Financial Times: How to bridge England’s north-south divide

By the Editorial Board

4 June 2019

Britain’s regional inequalities are deeply-rooted. After William the Conqueror won the Battle of Hastings in 1066 and seized the English throne, he ventured north to pacify the wilder parts of his new kingdom. His brutal campaign against Anglo-Danish rebels, called the Harrying of the North, depopulated and impoverished northern England.

In more recent times, government attempts to address geographic inequality have been sporadic. Urban Development Corporations, set up in the 1980s, lasted a decade, as did the Regional Development Agencies that replaced them in the late 1990s. The current incarnation, Local Enterprise Partnerships, are poorly funded and have had little success in their eight-year lifespan. London’s appetite for the Northern Powerhouse has waned since former chancellor George Osborne, its architect, left government.

A report published last week by the UK2070 Commission, run by a former head of the civil service, Bob Kerslake, has called for a long-term plan and a national renewal fund along the lines of Germany’s East-West reunification strategy. To compare the north-south divide to the challenge of reforming a command economy in communist East Germany is deliberately provocative; but the commission does float some useful ideas. starting with substantial devolution of power to the north, combined with a £10bn-a-year fund with a 25-year investment horizon.

Germany’s reunification programme has not healed the country’s divides, but by some measures it has a better record than Britain’s abortive attempts. Output per head in the state of Sachsen overtook England’s north-west in 2011, according to EU data. Brandenburg’s output per head improved to 89 per cent of the EU average by 2016, compared with 79 per cent in 2000. Over the same period, however, Yorkshire and the Humber fell from 98 per cent of the EU average to 84 per cent in 2016.

Funding alone is not enough. Britain already redistributes vast amounts from the south of England to the north. Instead, public spending needs to be redirected to transport investment, research and development, and improving skills. The report calls for an “MIT of the north” and points out that Britain has an unstated, countervailing regional policy in which spending on science, culture and administration is concentrated in the south. It is easy to be fatalist about inequalities that have lasted so long. But a report from the Institute for Fiscal Studies, published on Tuesday, offers hope. The influential think-tank finds that the Sure Start program, a flagship policy of the New Labour government which set up centres to deliver services to young children, cut the gap in hospitalisation rates between rich and poor children in half. It is a reminder that policy, sustained over the long term, can address seemingly intractable inequalities, although it can be expensive — the IFS estimates the government recovers just 6 per cent of Sure Start funding through lower health costs.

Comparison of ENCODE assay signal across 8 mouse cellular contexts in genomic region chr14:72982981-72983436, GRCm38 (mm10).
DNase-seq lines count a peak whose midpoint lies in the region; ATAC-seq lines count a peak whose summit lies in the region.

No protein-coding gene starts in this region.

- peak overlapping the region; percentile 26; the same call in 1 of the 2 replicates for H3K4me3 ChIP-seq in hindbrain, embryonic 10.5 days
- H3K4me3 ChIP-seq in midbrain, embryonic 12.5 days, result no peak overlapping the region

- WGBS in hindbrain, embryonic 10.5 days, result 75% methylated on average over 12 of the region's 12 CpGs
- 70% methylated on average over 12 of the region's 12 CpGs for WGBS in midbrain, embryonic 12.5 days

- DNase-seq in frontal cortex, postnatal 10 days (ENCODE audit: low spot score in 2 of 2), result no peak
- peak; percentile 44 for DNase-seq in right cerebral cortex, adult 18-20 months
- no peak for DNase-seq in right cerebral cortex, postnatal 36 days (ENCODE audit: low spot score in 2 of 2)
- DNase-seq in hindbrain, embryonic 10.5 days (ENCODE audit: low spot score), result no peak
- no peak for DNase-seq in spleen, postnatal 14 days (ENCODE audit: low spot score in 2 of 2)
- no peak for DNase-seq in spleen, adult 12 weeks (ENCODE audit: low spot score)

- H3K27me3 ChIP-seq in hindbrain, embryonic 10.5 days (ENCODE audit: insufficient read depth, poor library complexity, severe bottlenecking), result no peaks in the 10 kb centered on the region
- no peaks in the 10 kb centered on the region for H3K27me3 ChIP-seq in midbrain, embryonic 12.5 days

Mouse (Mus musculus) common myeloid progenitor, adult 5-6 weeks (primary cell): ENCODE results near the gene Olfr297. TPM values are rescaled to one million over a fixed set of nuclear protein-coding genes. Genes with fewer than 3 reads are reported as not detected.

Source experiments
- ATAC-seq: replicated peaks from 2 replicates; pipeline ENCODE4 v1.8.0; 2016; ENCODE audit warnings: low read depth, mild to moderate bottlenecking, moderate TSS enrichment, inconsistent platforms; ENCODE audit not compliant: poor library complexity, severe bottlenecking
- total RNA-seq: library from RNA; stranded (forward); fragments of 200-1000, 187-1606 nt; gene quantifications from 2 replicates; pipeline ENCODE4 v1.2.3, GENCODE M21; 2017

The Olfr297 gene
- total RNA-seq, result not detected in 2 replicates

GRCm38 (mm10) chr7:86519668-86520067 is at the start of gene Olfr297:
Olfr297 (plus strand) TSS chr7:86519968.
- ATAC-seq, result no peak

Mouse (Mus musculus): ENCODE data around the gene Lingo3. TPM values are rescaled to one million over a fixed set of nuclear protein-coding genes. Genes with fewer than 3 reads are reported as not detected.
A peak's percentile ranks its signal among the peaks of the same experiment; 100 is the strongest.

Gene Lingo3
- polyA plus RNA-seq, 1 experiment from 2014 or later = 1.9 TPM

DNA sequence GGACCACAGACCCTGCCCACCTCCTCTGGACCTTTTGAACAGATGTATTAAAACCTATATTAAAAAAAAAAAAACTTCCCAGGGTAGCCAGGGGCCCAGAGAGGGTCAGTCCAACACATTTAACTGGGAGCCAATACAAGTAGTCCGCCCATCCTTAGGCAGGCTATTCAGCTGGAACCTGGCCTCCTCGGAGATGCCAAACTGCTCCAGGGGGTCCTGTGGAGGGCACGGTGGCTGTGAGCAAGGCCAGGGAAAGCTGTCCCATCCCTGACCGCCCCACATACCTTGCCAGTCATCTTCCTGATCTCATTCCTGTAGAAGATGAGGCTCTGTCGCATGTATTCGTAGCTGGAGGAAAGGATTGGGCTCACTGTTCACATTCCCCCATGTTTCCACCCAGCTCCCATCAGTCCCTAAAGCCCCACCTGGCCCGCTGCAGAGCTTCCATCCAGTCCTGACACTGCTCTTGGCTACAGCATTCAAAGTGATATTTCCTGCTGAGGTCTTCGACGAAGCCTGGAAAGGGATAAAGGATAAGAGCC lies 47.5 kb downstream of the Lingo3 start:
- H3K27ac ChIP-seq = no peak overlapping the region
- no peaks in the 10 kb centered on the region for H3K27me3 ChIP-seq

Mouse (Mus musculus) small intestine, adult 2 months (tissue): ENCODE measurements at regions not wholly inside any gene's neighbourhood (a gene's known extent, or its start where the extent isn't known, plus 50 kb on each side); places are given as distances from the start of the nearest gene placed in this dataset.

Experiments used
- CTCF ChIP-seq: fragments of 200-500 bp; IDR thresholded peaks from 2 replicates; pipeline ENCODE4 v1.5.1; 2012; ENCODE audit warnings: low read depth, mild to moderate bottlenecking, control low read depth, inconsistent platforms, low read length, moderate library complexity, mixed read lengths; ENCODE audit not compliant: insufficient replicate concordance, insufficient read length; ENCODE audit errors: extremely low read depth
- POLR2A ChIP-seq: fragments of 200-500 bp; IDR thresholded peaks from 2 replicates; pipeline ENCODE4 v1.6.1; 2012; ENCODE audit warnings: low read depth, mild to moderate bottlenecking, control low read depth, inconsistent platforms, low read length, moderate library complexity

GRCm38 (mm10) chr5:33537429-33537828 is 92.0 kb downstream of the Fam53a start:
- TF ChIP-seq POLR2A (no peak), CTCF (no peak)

More recently Sure Start has similarly suffered from stop-start policymaking. Funding for the centres, which comes from local government, has been cut by two-thirds since 2010. That means Britain may have to live with the after effects of cuts to early years programmes for a long time.

If Britain wants to address its divisions, policymakers need to take the long view. In her first speech as prime minister, Theresa May pledged to tackle Britain’s “burning injustices”. Now, as she leaves office, little progress has been made. Her successor should try harder to stop history from repeating itself.

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